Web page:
The notion that smartphone and tablet technology could eventually surpass consoles has been seriously considered by a number of prominent figures in the games industry - most famously by id Software's John Carmack. But while Yuen believes that there will be processors in Snapdragon's 800 series that will be able to do, "anything you can do on Xbox 360" - and Qualcomm has spent $14 billion on R&D over the last five years to reach that point - concentrating on that aspect of hardware performance misses the unique strengths of a mobile platform.

"I think what's really interesting is that the underlying technology will be there, but that doesn't mean that the games and experiences and designs we create on mobile devices will necessarily be replications of console games," he says.

1

"The experiences will be different. The underlying technology will be there in hundreds of millions of devices, and that will increase each year. It's just that, as a developer, I don't think the intention is, 'I'm going to build a Blu-ray disc's worth of game on a mobile phone.' That just doesn't make sense."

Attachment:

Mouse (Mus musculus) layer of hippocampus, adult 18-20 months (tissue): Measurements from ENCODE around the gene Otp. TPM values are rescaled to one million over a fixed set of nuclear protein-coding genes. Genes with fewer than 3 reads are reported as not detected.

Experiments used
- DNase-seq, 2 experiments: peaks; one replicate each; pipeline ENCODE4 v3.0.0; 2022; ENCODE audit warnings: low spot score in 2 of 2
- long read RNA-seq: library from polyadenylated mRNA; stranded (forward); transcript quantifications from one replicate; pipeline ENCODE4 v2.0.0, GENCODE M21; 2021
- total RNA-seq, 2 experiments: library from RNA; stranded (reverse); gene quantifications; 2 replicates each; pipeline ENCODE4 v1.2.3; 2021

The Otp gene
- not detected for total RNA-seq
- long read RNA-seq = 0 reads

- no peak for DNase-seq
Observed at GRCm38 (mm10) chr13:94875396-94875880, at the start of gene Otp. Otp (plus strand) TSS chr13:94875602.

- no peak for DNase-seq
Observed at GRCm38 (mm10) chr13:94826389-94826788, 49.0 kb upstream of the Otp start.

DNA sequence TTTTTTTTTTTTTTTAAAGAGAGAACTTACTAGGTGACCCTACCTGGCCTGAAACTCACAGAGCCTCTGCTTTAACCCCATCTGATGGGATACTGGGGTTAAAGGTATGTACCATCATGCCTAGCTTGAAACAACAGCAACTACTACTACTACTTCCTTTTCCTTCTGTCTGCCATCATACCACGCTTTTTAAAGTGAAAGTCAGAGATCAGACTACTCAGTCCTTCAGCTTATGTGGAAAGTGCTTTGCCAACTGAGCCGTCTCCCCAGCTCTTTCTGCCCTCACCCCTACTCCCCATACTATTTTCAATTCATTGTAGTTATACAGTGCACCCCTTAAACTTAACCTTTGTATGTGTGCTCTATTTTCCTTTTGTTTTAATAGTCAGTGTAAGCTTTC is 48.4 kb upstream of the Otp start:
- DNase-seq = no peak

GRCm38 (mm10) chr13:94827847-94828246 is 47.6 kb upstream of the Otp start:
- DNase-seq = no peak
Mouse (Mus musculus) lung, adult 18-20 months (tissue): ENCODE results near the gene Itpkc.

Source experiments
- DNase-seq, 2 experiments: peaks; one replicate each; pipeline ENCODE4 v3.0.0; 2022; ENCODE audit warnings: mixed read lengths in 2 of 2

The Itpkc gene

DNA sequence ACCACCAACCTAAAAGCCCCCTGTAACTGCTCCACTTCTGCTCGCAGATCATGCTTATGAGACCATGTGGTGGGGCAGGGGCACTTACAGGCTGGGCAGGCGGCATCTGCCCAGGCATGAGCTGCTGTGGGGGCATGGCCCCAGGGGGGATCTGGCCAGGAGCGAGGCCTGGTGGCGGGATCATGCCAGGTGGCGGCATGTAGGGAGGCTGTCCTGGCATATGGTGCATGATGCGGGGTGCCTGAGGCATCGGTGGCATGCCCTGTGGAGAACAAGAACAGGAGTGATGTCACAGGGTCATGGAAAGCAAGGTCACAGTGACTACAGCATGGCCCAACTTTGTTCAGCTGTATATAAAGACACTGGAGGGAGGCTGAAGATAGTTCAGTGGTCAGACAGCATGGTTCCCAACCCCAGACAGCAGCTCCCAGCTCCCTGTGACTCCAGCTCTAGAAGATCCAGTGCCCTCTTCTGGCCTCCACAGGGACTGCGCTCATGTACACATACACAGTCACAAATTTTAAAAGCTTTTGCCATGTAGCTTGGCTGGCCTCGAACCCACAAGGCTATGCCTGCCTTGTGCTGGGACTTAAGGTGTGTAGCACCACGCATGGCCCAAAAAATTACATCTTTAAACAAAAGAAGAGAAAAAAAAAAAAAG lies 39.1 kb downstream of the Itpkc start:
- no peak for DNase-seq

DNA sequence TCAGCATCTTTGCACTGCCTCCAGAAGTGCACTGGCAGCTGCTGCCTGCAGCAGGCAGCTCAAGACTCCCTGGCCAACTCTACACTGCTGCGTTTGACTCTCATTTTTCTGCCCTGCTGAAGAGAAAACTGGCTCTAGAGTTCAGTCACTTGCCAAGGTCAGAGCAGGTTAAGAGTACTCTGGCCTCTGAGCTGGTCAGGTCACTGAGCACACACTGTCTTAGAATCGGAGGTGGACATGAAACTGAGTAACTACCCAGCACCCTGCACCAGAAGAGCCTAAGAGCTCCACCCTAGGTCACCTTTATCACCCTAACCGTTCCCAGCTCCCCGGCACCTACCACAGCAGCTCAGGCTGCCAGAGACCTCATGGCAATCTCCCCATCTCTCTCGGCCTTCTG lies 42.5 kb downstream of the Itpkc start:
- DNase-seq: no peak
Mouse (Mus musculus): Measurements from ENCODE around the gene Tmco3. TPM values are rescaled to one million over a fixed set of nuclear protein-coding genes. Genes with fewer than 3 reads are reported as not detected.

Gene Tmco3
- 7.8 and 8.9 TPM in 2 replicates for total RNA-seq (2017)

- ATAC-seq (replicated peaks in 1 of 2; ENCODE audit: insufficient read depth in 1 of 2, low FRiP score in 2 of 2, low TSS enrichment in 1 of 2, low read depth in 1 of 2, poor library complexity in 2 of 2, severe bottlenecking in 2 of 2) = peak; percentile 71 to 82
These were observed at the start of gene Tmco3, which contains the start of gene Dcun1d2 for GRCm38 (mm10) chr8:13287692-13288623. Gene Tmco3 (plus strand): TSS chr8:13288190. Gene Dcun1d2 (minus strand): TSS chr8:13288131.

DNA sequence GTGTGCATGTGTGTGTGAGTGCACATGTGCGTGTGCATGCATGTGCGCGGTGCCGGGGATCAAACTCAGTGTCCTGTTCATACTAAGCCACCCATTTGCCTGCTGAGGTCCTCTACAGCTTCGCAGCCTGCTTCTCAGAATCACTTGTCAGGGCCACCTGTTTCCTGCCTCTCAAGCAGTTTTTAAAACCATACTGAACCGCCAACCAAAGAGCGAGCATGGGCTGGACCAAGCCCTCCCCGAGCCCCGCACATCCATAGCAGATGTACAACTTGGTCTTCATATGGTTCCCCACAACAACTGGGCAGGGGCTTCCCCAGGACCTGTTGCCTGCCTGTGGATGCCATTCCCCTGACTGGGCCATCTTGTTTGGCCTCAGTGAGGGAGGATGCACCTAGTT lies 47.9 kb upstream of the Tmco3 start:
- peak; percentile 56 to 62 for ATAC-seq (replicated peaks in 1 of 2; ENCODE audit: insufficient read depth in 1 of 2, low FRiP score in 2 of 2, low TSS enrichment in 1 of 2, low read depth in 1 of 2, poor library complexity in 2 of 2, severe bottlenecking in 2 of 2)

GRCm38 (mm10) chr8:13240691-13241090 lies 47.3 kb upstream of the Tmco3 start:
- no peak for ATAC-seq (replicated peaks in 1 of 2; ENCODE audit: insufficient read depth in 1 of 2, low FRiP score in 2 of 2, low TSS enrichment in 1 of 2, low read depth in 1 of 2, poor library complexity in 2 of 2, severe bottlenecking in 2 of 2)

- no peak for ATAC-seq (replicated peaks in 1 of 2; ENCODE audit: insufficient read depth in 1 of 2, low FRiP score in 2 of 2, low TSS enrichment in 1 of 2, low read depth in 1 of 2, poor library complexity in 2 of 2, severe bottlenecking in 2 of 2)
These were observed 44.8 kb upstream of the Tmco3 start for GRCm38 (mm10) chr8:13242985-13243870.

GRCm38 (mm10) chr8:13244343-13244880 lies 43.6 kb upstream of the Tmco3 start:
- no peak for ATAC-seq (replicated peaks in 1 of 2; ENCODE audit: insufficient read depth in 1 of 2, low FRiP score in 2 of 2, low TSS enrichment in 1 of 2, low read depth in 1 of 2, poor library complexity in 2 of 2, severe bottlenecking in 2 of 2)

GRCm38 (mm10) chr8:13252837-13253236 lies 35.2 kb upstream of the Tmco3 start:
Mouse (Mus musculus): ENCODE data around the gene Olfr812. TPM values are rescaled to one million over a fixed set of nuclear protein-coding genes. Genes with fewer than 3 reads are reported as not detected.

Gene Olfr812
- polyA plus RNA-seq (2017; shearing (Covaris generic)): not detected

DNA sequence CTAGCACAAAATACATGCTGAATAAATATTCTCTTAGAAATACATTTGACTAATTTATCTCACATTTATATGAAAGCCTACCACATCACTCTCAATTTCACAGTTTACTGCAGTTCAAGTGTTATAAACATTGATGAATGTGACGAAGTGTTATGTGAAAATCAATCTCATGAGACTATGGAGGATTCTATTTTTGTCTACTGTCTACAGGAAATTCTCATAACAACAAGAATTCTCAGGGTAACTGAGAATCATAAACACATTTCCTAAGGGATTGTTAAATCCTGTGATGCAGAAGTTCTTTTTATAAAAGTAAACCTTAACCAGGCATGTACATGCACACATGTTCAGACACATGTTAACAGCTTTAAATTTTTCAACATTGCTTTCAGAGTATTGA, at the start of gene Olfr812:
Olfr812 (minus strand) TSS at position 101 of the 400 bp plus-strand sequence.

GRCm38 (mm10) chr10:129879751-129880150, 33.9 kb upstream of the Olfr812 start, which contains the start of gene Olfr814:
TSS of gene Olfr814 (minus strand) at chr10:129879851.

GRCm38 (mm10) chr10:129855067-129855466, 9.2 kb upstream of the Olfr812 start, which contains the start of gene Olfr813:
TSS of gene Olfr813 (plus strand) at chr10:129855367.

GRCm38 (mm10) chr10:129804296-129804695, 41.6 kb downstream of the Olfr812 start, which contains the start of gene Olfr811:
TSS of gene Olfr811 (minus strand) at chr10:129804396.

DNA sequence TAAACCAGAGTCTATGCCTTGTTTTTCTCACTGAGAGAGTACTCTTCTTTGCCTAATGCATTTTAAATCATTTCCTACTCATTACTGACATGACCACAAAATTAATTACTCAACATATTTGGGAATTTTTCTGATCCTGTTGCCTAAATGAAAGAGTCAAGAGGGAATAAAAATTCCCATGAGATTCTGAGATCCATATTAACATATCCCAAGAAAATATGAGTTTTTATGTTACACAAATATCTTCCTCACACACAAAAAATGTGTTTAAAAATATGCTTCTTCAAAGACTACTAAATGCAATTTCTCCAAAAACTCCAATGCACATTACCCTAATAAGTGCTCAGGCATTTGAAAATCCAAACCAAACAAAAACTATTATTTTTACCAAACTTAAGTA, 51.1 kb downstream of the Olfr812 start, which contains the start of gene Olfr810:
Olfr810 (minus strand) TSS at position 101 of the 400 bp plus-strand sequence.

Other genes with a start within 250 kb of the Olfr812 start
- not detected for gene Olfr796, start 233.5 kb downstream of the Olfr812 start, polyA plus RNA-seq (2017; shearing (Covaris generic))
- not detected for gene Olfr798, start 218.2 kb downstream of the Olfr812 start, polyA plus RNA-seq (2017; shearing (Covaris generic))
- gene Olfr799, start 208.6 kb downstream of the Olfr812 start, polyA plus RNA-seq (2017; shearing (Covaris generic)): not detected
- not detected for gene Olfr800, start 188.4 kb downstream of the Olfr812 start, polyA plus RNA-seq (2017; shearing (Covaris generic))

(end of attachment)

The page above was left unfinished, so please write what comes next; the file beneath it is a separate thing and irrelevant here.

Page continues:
Indeed, Yuen sees a great scope for progress in the way mobile games are designed, even on more rudimentary devices. The average modern smartphone or tablet has more inputs and features suitable for gameplay than perhaps any hardware in history, and yet the overwhelming majority of developers are focusing on touch alone.

"I hate to say it but, to a great extent, a lot of game development is a herd mentality - 'Let's go and make one like that'," says Yuen, who has worked for, founded, and served on the boards of numerous game developers in his 25 year career.

"There haven't really been games that showcase other inputs than touch. It's just a matter of time before something breaks through, but those things are harder to crack"